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Bullard Spotlight: Crystal Schaaf on Visualizing Hemlock Loss

August 9, 2018
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Lidar scan of a forest.

2017-2018 Bullard Fellow Crystal Schaaf, a Professor in the School for the Environment at the University of Massachusetts Boston, spent her sabbatical year at Harvard Forest documenting the changes in forest structure that are occurring due to the widespread hemlock woolly adelgid (HWA) infestation of eastern forests. Professor Schaaf and her team employ satellite imagery and terrestrial lidar scans of a forest to map structural change and assess forest health.

While satellite and airborne observations of a forest provide landscape-scale information about the upper canopy, lidar scans from under the canopy provide crucial information on the pest-induced dieback of hemlock needles and branches. Lidar may also be able to capture the regrowth of understory deciduous saplings as they respond to the additional light filtering through the thinning upper canopy.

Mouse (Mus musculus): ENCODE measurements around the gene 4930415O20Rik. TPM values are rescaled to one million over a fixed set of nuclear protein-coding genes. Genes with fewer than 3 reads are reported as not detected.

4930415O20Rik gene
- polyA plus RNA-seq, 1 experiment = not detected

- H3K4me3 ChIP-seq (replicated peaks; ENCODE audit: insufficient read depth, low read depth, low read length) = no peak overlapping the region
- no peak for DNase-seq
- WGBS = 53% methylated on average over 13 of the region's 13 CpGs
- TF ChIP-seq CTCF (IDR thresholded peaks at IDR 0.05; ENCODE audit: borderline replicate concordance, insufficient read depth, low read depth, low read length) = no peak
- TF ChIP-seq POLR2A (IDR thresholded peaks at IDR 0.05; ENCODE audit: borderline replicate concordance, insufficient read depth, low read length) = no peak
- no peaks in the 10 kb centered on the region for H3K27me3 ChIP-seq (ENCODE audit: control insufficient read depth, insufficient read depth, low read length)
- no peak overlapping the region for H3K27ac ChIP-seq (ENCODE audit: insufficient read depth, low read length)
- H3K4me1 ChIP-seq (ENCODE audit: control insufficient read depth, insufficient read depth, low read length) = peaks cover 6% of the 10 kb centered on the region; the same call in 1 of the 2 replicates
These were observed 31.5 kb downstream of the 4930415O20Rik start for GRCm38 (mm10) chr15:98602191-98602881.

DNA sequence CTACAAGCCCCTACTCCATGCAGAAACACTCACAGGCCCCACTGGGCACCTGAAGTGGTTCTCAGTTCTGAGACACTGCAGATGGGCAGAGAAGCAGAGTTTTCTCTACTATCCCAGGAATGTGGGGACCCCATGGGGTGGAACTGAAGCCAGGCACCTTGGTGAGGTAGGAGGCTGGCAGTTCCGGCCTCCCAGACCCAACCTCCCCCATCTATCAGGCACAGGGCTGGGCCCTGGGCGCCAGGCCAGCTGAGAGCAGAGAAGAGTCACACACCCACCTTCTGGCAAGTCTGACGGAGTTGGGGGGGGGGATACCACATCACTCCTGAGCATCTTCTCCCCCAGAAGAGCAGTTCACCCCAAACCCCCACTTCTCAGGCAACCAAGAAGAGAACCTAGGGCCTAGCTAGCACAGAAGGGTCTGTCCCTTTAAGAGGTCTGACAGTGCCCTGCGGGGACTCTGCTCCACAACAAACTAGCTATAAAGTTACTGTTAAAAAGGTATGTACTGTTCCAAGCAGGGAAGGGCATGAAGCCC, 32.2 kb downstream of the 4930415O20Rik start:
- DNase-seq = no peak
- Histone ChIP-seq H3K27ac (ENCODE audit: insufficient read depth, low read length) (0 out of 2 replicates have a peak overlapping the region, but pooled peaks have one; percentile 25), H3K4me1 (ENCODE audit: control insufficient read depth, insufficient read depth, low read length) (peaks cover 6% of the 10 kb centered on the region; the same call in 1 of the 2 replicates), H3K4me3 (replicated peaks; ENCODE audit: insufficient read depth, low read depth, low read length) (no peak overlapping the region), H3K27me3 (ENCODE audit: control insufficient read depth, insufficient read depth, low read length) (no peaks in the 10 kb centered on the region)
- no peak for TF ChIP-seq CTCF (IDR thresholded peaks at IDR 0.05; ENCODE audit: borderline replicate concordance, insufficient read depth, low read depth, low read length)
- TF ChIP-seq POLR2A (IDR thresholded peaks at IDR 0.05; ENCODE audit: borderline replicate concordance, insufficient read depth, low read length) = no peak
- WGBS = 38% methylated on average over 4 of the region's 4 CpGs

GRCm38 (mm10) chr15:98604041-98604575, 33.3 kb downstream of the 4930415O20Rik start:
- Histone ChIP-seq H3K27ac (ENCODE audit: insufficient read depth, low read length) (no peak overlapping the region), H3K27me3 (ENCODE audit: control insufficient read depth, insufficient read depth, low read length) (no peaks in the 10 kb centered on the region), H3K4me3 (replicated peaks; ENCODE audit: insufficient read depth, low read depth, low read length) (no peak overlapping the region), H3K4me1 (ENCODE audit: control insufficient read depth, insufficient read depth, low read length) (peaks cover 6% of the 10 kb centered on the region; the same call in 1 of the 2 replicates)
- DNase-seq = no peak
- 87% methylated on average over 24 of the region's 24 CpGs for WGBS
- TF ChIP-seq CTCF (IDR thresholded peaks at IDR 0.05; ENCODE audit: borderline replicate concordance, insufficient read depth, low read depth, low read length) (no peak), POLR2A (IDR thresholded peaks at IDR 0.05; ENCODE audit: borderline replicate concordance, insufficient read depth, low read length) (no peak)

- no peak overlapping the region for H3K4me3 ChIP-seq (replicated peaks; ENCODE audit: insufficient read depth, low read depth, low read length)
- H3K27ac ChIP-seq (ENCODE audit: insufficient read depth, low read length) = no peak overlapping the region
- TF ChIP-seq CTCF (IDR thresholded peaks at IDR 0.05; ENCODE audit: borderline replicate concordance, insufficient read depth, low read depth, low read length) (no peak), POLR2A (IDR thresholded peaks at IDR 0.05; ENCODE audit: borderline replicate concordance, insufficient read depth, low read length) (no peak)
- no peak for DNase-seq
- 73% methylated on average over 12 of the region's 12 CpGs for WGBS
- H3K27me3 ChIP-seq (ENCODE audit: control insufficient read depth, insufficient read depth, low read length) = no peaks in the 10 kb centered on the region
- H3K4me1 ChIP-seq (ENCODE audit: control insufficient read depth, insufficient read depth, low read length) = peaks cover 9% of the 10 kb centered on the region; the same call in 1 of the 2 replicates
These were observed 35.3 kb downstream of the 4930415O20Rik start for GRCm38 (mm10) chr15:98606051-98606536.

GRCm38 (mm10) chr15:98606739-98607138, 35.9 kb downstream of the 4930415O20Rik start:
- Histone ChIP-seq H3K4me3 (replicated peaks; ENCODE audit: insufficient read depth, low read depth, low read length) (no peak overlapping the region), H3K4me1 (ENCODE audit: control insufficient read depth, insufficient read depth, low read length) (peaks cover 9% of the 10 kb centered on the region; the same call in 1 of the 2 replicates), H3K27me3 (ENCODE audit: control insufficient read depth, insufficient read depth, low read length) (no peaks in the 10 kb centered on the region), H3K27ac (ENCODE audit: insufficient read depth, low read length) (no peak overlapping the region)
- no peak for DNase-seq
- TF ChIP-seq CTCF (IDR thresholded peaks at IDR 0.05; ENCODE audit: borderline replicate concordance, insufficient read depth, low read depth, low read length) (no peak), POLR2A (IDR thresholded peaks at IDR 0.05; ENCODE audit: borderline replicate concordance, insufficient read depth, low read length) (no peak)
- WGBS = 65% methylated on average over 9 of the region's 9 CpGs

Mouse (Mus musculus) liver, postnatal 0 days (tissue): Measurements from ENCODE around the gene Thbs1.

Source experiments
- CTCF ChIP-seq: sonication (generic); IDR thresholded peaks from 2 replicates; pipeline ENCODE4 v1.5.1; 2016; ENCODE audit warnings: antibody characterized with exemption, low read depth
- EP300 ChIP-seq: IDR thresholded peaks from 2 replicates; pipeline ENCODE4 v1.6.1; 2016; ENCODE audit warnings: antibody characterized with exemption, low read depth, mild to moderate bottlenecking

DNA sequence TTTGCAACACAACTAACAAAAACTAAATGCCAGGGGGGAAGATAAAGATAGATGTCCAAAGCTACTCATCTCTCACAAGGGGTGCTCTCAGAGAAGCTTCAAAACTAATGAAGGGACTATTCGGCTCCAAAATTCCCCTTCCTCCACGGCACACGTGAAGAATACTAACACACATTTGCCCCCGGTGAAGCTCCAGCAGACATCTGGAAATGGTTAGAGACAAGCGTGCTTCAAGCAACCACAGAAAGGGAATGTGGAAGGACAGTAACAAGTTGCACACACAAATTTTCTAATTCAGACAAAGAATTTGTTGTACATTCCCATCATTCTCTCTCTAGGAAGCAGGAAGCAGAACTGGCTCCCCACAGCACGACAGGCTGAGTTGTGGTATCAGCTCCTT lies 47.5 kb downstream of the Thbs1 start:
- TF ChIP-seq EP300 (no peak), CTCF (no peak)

"By living onsite, we had a wonderful base of operations to store our lidars and field equipment, gain immediate access to Harvard Forest, and collaborate with an amazing group of researchers," says Schaaf. The data she and her team collected will be used for a doctoral dissertation (UMass Boston graduate student Peter Boucher) and a number of journal articles.

At the start of her fellowship at the Forest, Professor Schaaf also co-hosted a large international workshop on the use of terrestrial scanning lidars to assess forest biomass.

(Lidar scan image of an adelgid-infested hemlock stand, courtesy of Crystal Schaaf)

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